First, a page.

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Well Beyond Work: Healthy Habits to Add to the 2020 Fall Season

So long summer! Welcome back, short days, crisp air and bright colorful leaves. Fall has officially arrived and though it may look a little different this year because of COVID-19, it’s still a season of transition. Think of it as a fresh start to focus on healthy habits and wellness. Although our bodies are different, and nothing health-related is a guarantee, the following preventative tips will help you and your family stay healthy and safe while enjoying the autumn season.

 

  1. Eat seasonally!

This time of year, beautiful fruits and vegetables make their appearance in grocery stores across the nation, including apples, Brussels sprouts, cranberries, turnips, kale, and squash. An abundance of these tasty, nutrient-dense options are ones to consider adding to your plate. This makes it easy to reap the benefits of a plant-based diet, such as lowering your risk of cancer, diabetes prevention, hypertension control, heart health and many more. It can also protect you while COVID-19 is still lingering as we head into the cold and flu season. So, take advantage of these seasonal delights. Get adventurous and try something new at a local farmers market or choose the freshest selections from your supermarket and enjoy the tastes of fall.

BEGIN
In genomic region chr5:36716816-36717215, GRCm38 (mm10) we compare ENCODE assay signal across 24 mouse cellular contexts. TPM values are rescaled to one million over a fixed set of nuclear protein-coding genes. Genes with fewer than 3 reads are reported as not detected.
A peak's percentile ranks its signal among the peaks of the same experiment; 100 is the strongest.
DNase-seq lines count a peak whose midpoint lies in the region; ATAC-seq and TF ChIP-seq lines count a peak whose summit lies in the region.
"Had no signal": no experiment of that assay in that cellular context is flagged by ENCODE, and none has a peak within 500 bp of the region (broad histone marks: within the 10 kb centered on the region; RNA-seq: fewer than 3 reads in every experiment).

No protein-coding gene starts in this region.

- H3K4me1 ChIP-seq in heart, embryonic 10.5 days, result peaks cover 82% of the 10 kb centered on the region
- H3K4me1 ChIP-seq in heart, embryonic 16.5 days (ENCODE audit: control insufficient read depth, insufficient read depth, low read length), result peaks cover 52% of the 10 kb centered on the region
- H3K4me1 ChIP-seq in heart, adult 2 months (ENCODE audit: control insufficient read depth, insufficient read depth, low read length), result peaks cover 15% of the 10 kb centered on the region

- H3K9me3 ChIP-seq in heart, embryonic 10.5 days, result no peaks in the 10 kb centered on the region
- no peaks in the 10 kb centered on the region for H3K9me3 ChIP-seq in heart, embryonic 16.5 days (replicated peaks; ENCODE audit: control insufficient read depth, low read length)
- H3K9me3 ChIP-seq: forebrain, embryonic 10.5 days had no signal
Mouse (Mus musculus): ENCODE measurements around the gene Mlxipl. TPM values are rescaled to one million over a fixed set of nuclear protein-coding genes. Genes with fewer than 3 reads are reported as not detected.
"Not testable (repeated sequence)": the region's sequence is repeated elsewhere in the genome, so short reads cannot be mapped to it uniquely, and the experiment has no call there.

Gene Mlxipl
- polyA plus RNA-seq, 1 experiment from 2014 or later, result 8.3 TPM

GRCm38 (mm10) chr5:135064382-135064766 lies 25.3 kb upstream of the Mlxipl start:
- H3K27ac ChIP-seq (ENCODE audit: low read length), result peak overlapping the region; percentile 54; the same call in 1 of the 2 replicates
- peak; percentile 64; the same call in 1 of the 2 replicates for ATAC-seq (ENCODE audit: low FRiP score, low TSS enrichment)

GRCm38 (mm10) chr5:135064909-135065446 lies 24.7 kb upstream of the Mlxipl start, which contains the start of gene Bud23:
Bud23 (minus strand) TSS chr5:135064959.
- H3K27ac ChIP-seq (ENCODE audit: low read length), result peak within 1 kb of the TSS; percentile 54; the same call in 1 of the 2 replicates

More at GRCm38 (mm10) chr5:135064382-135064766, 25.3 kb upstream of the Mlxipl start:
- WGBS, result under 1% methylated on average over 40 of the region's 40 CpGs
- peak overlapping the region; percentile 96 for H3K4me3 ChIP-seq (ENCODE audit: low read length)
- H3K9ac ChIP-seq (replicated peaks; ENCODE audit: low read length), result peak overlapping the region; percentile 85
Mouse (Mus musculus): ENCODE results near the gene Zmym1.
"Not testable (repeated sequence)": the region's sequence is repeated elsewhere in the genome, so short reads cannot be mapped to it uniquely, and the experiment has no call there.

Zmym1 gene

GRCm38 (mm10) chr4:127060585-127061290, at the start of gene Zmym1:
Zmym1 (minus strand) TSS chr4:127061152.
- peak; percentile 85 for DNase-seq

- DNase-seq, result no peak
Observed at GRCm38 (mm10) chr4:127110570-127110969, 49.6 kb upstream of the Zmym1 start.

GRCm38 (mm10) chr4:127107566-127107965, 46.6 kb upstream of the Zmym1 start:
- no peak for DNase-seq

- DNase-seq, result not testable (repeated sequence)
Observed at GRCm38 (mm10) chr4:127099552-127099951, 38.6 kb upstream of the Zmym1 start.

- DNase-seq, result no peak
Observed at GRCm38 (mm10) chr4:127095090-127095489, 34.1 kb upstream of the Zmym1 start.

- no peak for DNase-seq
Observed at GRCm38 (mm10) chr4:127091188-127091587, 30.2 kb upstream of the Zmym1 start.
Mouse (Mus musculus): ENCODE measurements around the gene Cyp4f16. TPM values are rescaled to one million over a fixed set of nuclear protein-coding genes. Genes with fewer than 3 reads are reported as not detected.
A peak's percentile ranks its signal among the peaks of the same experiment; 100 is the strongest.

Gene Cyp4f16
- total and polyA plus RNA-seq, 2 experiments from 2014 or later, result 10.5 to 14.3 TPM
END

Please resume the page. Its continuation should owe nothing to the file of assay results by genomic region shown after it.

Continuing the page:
As the weather gets colder and flu season starts, now more than ever, it’s important for your immune system to be in tip-top shape during the COVID-19 pandemic. Eating healthy foods with vitamin C (like citruses and berries) are key to fighting off infections. Garlic, ginger, spinach, and almonds are also big winners when it comes to boosting your health and immunity.

Fall is a perfect time to slow down. We may be physically keeping our distance from others, but it’s important to stay in touch. Talk with people you trust about how you are doing and feeling. Make time to reconnect with loved ones and pursue activities that will ensure your mental and social support systems are maintained during the pandemic.

  1. Cope with stress.

Stress management is extremely complex since you are never going to be completely stress-free, because life happens, which means stress happens. Everyone is different. Every journey is different. Everyone experiences stress differently and has different ways of coping. Here are a few practices and tools that can be found helpful in coping with stress in a natural way.

  • Take breaks from watching, reading, or listening to news stories.
  • Take deep breaths, stretch, or meditate.